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Connecticut Defends Clean Elections Financing Program

Overriding a veto by their Governor, the Connecticut Legislature has strengthened its Citizens' Election system of public financing of elections that was first instituted in 2005.  The Senate voted on August 5th to override Governor Rell's veto of the bill, SB 551, and the House followed suit last Friday by a 106-30 vote. 

The vote comes in response to a Second Circuit decision issued in July.  In Green Party of Connecticut v. Garfield, the court upheld the major provisions of Connecticut's Citizens' Election Program with one exception: the "trigger provisions," which allow additional public funds to be disbursed when nonparticipating candidates spend in excess of a certain threshold (also known as "fight back" funds), were ruled unconstitutional on the dubious argument that matching the spending of wealthy candidates somehow violates their rights to spend excessively.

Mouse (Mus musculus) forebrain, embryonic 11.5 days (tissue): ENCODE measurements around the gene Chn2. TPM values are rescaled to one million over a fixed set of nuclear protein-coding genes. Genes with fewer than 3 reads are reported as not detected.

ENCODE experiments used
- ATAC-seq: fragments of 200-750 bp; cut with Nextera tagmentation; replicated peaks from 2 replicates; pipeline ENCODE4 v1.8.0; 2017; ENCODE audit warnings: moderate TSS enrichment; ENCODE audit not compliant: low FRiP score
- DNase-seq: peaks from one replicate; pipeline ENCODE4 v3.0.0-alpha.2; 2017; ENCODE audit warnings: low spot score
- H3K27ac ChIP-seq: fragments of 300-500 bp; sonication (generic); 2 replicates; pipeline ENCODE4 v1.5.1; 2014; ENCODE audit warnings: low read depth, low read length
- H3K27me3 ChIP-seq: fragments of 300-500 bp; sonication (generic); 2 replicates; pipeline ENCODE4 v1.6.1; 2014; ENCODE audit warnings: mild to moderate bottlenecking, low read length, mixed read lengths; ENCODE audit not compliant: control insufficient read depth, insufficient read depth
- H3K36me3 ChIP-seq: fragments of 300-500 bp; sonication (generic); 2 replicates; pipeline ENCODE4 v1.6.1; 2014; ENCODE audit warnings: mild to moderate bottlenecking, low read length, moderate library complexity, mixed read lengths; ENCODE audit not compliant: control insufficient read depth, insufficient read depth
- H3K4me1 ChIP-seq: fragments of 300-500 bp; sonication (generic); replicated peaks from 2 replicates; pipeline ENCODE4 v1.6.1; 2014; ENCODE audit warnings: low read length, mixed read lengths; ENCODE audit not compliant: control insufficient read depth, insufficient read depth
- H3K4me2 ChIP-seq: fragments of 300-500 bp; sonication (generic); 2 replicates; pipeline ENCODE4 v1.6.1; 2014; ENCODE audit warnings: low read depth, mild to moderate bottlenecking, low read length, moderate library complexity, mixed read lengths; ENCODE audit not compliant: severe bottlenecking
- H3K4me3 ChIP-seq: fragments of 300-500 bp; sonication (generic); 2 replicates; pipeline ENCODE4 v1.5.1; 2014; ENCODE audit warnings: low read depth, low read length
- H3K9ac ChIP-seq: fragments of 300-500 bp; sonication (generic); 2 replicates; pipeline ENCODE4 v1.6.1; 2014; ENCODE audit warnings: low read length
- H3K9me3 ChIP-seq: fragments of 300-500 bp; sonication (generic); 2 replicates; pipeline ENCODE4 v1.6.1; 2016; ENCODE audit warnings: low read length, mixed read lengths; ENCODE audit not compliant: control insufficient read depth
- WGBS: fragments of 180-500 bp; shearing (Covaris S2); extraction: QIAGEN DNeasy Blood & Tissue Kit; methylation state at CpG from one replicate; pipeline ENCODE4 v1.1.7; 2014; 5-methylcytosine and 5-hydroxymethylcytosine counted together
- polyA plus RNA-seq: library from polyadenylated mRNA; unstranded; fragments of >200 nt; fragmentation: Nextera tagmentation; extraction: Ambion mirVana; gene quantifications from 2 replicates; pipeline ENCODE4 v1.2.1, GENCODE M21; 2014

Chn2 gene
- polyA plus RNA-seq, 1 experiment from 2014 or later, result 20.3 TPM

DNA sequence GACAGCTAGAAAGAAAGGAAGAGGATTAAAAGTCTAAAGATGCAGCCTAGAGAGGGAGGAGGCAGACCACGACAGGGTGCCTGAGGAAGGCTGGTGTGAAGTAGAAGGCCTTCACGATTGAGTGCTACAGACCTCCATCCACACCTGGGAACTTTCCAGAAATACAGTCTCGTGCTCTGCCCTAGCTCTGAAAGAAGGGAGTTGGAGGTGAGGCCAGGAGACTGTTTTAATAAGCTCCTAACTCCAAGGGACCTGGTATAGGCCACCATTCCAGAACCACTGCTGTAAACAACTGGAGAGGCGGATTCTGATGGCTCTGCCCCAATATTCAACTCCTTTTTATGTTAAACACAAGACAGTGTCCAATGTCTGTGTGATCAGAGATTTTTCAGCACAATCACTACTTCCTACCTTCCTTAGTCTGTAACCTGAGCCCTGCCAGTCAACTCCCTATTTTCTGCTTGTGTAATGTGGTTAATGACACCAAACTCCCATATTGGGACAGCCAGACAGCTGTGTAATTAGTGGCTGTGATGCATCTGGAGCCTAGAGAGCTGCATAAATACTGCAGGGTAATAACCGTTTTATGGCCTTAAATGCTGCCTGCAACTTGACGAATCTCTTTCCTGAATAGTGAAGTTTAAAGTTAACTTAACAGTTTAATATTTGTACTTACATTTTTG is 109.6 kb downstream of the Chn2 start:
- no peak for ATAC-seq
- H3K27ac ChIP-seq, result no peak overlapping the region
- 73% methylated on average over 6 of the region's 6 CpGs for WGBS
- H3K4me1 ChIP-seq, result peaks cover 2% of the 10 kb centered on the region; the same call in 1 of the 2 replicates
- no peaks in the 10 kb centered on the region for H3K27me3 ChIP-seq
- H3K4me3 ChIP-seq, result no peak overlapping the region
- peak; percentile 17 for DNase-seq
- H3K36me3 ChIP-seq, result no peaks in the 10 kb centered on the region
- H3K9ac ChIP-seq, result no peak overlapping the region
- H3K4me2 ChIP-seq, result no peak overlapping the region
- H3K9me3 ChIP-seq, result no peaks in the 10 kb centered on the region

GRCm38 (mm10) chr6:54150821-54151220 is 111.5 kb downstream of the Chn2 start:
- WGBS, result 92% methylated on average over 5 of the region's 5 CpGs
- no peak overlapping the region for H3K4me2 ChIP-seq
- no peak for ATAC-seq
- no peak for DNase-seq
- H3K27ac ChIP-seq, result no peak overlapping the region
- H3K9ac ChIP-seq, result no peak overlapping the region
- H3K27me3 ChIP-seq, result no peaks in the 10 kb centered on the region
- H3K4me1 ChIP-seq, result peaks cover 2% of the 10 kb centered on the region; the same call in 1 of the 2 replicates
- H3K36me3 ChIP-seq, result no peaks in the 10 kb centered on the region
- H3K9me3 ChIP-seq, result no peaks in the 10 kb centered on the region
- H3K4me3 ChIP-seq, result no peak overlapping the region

The new Connecticut law gets around the court decision by doubling the amount of the initial grant for participating candidates to $6 million.  Under the old law, participating candidates only received $3 million initially, but could have qualified for an additional $3 million in "fight back" funds if they were widely outspent by an opponent.  A final $3 million, for a total of $9 million, would have been available if they were the subject of attack ads by special interests. 

Connecticut's Citizens' Election program is funded through unclaimed property assets, such as real estate and life insurance policies.